"Besides," I said ignoring his remark, "you know you're my most important friend, Harley. My birthday party wouldn't be a birthday party without you. So stop it!"

He looked instantly remorseful, turned and gazed out the window.

"From all that noise, it sounds like two birthdays are being set up out there."

"Wait until you see all that Daddy has done," I told him. "The trees have grown balloons."

He laughed.

"And Mrs. Geary has made a birthday cake to die for."

He nodded, looked down for a moment and then let his lips fold into a soft smile.

"What?" I asked expecting something that would most likely put me in a pout.

"Remember that time when -- before the guests arrived -- I put my fingers in your birthday cake and pretended they were your candles and Roy nearly exploded? I thought his eyes were going to pop out of his head on little springs." He laughed.

"Sometimes I think you do bad things just to get him angry, Harley."

"No. Me?"

"You know you're hurting your mother too when you get him upset."

His smile disappeared.

"She's beyond being hurt," he said. "You've got to be able to see and smell and feel to know when you're in pain, and she's beyond that."

"That's not true, Harley."

"It's true. Okay," he said. "I'll rise, but I'm not sure I will shine."

I stepped closer to his bed and seized his hair. He looked up surprised.

"You'll rise and you'll shine and you'll help make this the best birthday of my life, or else," I said shaking him a little harder than he anticipated.

"Ow," he cried reaching for my hand. He held my wrist a moment and looked up at me.

"You still haven't had the decency to wish me a happy birthday, Harley Arnold."

I let go of his hair, but he held my wrist.

"Happy birthday, Summer," he said and sat up, pulling me closer so he could kiss me on the cheek. His lips were very close to mine, so close that when he began to pull back, he grazed them with his mouth.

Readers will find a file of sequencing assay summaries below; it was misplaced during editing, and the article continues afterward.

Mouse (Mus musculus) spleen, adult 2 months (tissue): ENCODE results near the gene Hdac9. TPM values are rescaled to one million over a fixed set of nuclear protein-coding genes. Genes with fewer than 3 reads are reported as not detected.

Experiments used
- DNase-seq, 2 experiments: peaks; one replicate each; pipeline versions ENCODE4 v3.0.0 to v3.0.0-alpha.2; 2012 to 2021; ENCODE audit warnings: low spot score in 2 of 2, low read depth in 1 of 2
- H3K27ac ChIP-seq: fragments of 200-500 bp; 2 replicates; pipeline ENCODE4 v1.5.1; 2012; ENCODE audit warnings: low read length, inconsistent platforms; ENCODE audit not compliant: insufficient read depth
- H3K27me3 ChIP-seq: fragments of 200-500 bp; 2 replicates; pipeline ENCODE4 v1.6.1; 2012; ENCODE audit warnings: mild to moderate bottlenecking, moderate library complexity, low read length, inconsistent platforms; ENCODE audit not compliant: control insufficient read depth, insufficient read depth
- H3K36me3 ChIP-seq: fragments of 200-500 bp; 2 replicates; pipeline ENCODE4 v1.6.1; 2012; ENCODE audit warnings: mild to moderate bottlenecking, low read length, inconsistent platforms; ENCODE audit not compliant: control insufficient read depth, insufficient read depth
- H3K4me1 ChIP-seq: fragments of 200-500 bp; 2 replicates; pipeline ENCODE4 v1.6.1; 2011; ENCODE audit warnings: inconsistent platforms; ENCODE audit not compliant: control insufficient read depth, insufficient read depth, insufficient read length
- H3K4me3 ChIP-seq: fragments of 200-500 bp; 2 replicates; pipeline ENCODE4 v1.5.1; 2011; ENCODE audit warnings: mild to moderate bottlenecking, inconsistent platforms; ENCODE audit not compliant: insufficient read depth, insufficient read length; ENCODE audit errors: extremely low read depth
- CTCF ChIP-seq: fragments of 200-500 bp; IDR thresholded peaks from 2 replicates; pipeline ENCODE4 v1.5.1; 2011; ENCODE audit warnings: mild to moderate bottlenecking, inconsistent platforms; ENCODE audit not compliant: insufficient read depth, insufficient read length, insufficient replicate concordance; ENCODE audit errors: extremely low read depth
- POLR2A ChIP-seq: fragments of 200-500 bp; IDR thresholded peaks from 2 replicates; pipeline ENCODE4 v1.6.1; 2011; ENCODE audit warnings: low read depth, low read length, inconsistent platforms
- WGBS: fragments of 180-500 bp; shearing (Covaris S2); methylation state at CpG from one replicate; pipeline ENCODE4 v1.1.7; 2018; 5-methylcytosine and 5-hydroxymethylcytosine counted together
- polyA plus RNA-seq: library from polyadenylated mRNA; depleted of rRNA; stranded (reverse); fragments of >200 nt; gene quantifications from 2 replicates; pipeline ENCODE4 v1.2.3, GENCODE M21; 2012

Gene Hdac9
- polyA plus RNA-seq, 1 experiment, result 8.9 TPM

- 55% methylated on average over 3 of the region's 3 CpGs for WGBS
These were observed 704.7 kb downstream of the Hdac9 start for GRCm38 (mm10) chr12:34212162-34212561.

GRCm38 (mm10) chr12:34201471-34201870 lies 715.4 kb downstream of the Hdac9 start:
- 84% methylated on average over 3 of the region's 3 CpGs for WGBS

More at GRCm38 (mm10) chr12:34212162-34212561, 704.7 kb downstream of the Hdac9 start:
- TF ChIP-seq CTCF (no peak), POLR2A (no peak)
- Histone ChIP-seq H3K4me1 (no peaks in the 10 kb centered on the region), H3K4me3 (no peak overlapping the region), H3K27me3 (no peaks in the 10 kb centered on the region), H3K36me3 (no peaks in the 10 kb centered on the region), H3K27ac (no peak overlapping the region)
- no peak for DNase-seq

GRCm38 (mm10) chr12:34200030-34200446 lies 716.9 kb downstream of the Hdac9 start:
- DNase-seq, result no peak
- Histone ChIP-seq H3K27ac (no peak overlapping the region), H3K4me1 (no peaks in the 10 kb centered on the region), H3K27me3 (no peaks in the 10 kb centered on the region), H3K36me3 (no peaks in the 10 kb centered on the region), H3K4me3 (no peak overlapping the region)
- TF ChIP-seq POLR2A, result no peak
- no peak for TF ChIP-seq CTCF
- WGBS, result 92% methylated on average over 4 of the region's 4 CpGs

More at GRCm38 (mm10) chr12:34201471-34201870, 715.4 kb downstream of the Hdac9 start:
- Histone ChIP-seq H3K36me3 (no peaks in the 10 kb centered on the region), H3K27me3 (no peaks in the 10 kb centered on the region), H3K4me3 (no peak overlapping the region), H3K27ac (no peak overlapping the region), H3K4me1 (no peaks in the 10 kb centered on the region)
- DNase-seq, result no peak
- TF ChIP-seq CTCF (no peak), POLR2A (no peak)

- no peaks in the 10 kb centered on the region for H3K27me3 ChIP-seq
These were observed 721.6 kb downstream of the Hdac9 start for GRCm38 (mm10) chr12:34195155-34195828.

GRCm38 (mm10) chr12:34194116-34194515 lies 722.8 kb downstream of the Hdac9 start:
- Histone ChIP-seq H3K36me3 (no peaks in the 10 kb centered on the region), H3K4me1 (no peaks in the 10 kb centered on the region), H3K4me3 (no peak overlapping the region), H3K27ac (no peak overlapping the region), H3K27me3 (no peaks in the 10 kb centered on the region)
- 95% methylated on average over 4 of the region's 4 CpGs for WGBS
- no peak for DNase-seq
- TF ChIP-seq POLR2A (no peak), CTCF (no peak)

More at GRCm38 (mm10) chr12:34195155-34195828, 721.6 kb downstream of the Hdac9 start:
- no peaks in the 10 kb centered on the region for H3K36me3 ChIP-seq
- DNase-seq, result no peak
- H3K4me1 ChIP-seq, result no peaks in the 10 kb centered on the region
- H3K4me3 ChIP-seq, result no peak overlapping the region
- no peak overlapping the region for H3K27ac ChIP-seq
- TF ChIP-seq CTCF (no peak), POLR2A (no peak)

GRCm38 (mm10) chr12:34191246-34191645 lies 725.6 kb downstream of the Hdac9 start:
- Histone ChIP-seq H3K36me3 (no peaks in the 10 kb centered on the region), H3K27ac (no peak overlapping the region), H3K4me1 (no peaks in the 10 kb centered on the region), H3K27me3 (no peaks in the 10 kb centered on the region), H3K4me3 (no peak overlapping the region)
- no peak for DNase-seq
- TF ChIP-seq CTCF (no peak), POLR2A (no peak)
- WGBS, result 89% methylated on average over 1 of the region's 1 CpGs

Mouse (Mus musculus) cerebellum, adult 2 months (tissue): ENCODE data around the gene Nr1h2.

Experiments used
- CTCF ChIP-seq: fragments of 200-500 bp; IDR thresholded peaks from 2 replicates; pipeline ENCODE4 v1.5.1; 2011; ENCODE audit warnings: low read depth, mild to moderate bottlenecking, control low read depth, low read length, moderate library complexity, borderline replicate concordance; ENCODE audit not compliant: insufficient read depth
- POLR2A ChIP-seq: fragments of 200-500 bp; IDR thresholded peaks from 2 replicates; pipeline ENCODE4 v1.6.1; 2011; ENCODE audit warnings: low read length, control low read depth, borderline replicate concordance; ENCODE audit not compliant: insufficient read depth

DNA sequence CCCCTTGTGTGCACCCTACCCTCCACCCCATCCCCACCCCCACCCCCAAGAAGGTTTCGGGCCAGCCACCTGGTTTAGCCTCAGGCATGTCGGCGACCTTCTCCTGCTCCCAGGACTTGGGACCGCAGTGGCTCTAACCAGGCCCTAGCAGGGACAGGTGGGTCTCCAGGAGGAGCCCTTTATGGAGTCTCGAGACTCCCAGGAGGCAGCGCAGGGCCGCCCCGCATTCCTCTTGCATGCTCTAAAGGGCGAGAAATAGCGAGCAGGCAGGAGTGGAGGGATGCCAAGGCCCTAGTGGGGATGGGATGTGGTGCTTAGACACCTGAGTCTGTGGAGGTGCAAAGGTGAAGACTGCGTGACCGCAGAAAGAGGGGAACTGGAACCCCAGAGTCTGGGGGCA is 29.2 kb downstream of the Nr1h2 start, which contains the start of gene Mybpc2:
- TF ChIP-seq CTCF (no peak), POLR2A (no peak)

For a small moment, our eyes locked, and then I rubbed my cheek.

"Shave," I ordered.

My heart was thumping. He let go of my wrist.

"And get dressed and come out to help," I continued.

He just stared up at me, his shoulders gleaming in the sunlight that now poured through his windows.

"Okay," he said, his voice breaking, not reaching more than a whisper. He recovered quickly and gave me one of his impish smiles. "Your majesty," he added.

He started to get out of bed. I couldn't recall exactly when I had become self-conscious about his seeing me half-dressed, but he never seemed to care about my seeing him, even now. Maybe that was just something peculiar about boys, I thought, or maybe it was simply because of the way he and I had been brought up together.

Whatever the reason, it made me catch my breath in my throat.

I didn't leave so much as run away.

Copyright © 2001 by the Vanda General Partnership
Photograph by Thomas Van Cleave

One of the most popular authors of all time, V.C. Andrews has been a bestselling phenomenon since the publication of Flowers in the Attic, first in the renowned Dollanganger family series, which includes Petals on the Wind, If There Be Thorns, Seeds of Yesterday, and Garden of Shadows. The family saga continues with Christopher’s Diary: Secrets of Foxworth, Christopher’s Diary: Echoes of Dollanganger, and Secret Brother, as well as Beneath the Attic, Out of the Attic, and Shadows of Foxworth as part of the fortieth anniversary celebration. There are more than eighty V.C. Andrews novels, which have sold over 107 million copies worldwide and have been translated into twenty-five foreign languages. Join the conversation about the world of V.C. Andrews at